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the “ blue-eyed Harry” of the father's poem, studied law with the distinguished James Louis Petigru, but never practiced and soon gave it up to prepare himself for a teacher. He spent ten years as private tutor in families, writing at the same time. Some of his poems are found in the “Southern Literary Messenger” with the signature “ Aglaüs."
His vacations were spent in Charleston, where he was one of the coterie of young writers whom William Gilmore Simms, like a literary Nestor, gathered about him in his hospitable home. His schoolmate, Paul Hamilton Hayne, was one of these, and their early friendship grew stronger with the passing years.
In 1860, Timrod removed to Columbia, published a volume of poems which were well received North and South, and undertook editorial work, Life seemed fair before him. But ill-health and the war which destroyed his property and blighted his career, soon darkened all his prospects, and after a brave struggle with poverty and sickness, he died of pneumonia.
His poems are singularly free from sadness and bitterness. They have been collected and published with a sketch of his life by his friend, Paul Hamilton Hayne.
Prose Articles in the “South Carolinian.”
Of all our poets none stands higher than Henry Timrod. His singing is true and musical, and his thoughts are pure and noble. A tardy recognition seems at last coming to bless his memory, and his poems are in demand. of his little volume recently commanded the price of ten dollars.
* The following extracts are made by permission of Mr. E. J. Hale, formerly of E. J. Hale & Son.
Life ever seems as from its present site
I meet her on the dusty street,
Í roam with her through fields of cane,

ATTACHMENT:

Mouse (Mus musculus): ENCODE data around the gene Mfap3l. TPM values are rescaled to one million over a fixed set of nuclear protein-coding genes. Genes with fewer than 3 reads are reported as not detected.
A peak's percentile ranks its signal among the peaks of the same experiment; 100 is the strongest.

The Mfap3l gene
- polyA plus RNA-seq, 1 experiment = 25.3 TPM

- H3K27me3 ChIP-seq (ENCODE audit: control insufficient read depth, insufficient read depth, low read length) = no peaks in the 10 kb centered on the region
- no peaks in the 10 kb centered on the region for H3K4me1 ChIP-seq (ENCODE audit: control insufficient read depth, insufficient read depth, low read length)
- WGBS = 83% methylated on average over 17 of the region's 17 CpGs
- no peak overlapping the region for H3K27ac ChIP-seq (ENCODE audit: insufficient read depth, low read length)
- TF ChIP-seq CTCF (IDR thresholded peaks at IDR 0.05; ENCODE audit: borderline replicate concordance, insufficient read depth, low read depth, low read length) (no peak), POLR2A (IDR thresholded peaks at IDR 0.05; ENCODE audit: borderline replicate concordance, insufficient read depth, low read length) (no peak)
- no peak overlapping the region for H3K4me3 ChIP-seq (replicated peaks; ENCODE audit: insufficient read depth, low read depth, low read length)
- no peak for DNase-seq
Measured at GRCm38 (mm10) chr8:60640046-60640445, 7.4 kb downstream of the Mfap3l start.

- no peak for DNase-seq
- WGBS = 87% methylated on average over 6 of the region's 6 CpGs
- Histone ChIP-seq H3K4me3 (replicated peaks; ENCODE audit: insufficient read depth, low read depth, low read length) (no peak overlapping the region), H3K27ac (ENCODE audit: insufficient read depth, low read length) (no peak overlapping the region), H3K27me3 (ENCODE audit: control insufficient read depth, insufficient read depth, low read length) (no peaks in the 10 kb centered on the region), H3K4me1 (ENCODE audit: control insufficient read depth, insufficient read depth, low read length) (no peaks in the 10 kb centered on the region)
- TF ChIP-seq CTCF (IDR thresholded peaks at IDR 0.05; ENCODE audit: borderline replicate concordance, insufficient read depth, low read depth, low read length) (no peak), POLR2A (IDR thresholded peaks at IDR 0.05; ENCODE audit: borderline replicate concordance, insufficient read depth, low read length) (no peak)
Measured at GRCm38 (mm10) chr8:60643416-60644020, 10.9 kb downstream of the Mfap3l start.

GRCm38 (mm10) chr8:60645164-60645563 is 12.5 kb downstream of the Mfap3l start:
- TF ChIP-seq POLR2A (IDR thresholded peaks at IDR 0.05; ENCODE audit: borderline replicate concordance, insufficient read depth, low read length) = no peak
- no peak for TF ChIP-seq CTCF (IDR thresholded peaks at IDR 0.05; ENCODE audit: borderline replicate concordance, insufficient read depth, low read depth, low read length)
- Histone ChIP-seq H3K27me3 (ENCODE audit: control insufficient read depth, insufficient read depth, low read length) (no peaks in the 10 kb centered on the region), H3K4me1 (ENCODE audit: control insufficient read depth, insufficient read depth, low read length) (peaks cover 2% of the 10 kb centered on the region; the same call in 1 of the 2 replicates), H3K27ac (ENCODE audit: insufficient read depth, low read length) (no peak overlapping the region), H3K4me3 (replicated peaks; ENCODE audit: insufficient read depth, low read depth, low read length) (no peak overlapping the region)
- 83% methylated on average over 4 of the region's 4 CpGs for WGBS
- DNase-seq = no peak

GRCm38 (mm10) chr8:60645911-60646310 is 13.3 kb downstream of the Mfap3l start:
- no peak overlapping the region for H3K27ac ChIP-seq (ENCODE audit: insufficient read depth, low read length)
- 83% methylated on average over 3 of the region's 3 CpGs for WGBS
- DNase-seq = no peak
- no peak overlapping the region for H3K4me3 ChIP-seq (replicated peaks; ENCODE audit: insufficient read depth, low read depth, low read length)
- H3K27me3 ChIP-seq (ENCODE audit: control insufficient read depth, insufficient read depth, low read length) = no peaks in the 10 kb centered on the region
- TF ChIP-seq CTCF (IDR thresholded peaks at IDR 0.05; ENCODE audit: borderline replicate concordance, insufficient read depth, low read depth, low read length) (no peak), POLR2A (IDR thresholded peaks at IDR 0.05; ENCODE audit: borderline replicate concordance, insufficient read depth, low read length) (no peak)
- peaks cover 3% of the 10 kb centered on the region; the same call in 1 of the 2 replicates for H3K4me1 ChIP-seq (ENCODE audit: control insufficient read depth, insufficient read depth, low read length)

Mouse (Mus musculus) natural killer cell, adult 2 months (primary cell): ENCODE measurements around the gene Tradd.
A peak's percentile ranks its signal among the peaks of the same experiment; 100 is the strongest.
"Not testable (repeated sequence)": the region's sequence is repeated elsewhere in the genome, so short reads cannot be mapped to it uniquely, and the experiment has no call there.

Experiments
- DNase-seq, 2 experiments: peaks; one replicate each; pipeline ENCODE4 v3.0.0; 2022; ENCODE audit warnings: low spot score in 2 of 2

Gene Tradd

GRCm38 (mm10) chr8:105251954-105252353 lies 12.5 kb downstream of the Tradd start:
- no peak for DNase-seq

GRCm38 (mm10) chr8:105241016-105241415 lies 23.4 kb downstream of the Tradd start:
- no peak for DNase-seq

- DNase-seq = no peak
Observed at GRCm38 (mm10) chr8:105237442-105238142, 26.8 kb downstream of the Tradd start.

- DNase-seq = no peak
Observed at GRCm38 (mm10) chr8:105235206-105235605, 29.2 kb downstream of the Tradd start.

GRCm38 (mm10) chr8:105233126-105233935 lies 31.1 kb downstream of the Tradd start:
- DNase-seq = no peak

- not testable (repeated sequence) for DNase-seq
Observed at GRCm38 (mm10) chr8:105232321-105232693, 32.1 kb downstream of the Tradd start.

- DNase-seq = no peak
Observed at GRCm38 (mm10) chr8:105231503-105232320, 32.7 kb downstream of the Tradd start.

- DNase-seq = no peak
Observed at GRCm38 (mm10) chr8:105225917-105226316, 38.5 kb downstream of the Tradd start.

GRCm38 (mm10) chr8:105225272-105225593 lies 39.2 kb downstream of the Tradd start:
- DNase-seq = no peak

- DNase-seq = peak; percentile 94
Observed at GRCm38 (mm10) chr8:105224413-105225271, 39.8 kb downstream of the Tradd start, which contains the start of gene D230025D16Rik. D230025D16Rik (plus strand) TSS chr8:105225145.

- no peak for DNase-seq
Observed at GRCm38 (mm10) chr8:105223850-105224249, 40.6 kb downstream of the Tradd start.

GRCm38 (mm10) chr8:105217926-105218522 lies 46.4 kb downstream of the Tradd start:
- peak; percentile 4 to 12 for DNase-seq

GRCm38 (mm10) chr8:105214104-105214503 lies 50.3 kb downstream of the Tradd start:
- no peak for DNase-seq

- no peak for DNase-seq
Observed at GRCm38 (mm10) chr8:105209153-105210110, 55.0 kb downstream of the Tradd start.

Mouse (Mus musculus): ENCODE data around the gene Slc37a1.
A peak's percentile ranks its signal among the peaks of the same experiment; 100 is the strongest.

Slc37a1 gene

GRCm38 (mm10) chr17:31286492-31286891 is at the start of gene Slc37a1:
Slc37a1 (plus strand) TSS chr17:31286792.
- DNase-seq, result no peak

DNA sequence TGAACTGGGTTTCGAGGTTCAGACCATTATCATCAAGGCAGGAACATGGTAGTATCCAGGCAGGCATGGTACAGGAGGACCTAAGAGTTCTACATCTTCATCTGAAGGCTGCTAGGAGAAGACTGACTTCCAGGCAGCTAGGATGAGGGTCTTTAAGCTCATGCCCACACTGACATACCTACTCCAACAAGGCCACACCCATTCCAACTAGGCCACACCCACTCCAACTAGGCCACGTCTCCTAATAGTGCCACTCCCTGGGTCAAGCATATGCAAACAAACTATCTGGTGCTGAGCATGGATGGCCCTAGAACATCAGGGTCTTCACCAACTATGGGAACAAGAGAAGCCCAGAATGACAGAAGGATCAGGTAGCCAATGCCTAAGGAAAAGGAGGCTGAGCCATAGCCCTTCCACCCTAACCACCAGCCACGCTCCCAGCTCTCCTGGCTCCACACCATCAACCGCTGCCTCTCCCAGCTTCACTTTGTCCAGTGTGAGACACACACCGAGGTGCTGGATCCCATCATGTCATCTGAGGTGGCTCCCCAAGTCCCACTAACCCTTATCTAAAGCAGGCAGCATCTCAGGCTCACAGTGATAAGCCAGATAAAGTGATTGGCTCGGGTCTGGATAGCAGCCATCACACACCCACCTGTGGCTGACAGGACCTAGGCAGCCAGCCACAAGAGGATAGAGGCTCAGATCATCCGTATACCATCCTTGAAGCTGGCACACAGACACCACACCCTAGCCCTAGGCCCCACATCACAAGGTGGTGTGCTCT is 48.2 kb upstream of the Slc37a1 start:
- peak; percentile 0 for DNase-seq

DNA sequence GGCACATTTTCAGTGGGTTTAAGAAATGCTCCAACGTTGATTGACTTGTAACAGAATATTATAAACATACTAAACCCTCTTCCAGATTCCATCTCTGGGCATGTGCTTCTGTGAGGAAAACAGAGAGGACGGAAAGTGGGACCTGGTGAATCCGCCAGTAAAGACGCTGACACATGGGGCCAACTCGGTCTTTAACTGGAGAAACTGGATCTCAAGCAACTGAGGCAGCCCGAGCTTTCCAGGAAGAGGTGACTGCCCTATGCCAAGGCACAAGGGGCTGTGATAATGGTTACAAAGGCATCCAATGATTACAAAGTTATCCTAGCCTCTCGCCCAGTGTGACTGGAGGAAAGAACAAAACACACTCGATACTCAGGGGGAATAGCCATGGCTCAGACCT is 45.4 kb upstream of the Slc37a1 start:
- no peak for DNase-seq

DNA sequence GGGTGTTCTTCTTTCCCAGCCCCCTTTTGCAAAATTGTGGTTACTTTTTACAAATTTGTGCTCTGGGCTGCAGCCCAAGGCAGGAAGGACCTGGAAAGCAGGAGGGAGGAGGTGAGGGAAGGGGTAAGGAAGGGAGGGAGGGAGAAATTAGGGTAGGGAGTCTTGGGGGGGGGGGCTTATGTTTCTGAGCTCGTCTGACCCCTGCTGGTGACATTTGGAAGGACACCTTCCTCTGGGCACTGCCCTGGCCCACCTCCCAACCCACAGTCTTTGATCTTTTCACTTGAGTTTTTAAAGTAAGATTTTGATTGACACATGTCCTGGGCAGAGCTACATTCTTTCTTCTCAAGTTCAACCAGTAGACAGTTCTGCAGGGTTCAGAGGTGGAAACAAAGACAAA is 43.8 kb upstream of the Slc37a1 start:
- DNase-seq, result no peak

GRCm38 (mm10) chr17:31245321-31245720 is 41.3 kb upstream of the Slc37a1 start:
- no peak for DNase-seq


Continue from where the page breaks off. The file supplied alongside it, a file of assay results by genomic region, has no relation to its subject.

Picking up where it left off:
Whose was the hand that painted thee, O Death!
In the false aspect of a ruthless foe,
O gentle Power! who could have wronged thee so?
Of lasting fragrance and celestial hue;
But let the stars and sunlight sparkle through.
And beautified, O Death! thy mansion here,
Make it a place to love, and not to fear.
Heaven ! shed thy most propitious dews around!
Ye holy stars ! look down with tender eyes,
Where we may rest, and whence we pray to rise.
PAUL HAMILTON HAYNE.
PAUL HAMILTON HAYNE has been justly called the “ Laureate of the South.” He was born at Charleston, and being left an orphan by the death of his father, Lieutenant Hayne of the Navy, he was reared and educated by his uncle, Robert Young Hayne. His fortune was ample, but he studied law although he never practised. He became editor of “Russell's Magazine " and a contributor to the “ Southern Literary Messenger. His genius and lovely nature made him a favorite with all of his companions, among whom were notably William Gilmore Simms and Henry Timrod.
During the Civil War, he served in the Confederate Army; his entire property, the inheritance of several generations, was destroyed in the bombardment of Charleston. From 1865 till his death he resided at “Copse Hill," a small cottage home in the pine hills near Augusta, Georgia, " keeping the wolf from the door only by the point of his pen," dearly honored and loved by all who knew him or his poems.
His son, William H. Hayne, is also a poet of much ability, and has published a volume of “Sylvan Lyrics.”
WORKS. Poems ; containing Sonnets, Avolio, Ly- Lise of Robert Young Hayne (1878). rics, Mountain of the Lovers. Preceded by Life of Hugh Swinton Legaré (1878). a Sketch
of the Poet by Mrs. M. J. Preston (1882).